Method of Sections

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When analyzing a truss, it is important to understand what kind of truss you are dealing with, as well as when to employ the correct method of analysis[1]. The method of sections is an alternative method to the Method of Joints for determining internal forces within a truss system.

This section will explain how to identify when the method of sections will be needed, and also how to apply the method of sections to a truss system.

Important Terms

Terms Definitions
Truss System A structural system (made with wooden,metal etc.) which consist of similar members with similar dimensional properties (ie. thicknesses) that are joined linked together at a node, also known as a joint. When external forces are applied, these members are put under tensional and compressional forces. [2]
Internal Force Forces within a member(s) that are transferred from external loads acting the structure. These forces are also known as resisting forces[3]; when a structure is in equilibrium with external loads acting on it, these are the forces (along with support reactions) that keep it that way.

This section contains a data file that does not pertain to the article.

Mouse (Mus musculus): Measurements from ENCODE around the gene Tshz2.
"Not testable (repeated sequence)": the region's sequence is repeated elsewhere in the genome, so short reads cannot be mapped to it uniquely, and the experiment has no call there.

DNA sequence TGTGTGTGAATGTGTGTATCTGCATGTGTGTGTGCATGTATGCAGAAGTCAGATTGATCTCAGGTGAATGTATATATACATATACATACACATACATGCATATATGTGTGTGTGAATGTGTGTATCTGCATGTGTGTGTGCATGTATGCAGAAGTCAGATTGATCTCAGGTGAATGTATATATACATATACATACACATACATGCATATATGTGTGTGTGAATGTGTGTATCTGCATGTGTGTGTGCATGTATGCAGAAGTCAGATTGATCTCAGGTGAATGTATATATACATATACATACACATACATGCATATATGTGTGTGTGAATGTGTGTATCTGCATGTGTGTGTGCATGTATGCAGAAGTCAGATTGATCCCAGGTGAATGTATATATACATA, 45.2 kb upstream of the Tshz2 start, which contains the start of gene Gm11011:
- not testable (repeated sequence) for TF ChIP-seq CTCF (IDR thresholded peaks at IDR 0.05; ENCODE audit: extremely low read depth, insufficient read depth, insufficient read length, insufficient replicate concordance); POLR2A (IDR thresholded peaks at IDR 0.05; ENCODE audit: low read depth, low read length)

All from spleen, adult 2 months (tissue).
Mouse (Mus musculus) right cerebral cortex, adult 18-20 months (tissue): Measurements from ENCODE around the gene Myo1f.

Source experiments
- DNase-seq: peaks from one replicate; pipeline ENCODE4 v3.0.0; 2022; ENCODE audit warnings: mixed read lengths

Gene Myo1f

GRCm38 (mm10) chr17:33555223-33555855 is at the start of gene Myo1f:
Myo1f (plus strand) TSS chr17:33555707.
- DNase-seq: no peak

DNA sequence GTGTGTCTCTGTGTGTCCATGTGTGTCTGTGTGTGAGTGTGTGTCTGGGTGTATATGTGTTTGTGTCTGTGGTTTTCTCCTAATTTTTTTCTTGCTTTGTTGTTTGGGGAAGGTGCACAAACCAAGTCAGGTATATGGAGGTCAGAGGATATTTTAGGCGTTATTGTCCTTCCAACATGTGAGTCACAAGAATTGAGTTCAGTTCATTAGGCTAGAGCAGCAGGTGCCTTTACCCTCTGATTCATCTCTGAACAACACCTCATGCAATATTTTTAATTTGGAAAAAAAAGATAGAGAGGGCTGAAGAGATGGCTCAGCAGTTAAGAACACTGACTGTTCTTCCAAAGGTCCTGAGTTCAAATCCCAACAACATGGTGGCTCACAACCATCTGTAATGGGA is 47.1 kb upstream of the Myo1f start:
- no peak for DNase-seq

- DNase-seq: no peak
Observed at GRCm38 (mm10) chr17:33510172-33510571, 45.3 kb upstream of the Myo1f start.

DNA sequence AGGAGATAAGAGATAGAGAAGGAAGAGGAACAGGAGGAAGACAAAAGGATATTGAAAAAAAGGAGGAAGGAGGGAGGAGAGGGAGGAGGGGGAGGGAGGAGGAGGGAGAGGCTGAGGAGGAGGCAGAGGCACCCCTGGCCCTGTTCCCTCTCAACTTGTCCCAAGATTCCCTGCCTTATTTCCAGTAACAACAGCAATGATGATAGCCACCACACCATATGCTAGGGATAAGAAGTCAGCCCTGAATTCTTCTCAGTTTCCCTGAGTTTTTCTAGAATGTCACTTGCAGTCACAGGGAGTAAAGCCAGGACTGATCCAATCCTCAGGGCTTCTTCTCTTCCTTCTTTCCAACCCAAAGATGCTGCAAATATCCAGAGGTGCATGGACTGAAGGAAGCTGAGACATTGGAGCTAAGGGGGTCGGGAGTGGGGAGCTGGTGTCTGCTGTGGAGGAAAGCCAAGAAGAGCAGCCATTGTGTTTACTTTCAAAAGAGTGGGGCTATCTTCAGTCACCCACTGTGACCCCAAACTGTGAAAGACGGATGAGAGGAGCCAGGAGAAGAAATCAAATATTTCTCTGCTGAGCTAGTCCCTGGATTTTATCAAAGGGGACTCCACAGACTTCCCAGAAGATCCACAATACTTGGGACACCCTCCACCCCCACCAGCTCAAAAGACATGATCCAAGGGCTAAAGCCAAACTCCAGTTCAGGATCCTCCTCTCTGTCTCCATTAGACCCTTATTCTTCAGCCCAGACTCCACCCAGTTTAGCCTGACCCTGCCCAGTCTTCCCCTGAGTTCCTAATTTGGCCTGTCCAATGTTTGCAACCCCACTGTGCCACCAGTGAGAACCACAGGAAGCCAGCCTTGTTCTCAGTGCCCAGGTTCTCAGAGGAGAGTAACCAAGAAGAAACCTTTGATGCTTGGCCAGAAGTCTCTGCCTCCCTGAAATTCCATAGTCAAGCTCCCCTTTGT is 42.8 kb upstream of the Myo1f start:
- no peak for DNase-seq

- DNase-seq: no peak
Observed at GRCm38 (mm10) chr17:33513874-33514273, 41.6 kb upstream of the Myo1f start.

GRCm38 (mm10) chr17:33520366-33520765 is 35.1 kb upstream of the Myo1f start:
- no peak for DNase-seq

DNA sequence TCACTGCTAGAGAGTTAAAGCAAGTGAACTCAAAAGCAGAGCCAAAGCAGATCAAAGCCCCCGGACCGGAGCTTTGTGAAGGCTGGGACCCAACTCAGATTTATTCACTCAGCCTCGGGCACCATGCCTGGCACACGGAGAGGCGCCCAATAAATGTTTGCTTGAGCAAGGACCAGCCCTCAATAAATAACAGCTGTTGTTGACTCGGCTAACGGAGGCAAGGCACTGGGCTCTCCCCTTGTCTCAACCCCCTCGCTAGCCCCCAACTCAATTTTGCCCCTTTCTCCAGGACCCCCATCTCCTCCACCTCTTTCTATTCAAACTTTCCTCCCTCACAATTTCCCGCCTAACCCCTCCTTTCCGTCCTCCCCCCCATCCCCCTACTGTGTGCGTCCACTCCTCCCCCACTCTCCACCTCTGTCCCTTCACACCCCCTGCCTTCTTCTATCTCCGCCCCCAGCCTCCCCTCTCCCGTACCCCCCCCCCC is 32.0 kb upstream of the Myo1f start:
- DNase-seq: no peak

Support reaction External supports (eg. rollers, pins etc.) that produce forces which are applied to the truss system in order to keep the structure in equilibrium.
Joint The intersection where 2 or more members meet in a truss system.[4]
Free body diagram Diagram demonstrating all known and unknown forces acting on the system. This also includes the direction and magnitude of the known forces.

Method of Analysis

Generally, when trying to solve for all forces in a truss, we use the Method of Joints, which goes through the truss one joint at a time solving for the member forces.The purpose of using the 'method of sections' is to be able to efficiently determine forces for specific members in a truss system. This is done by cutting through the members of interest and using Equilibrium and Compatibility equations, solve for the internal member forces.[5]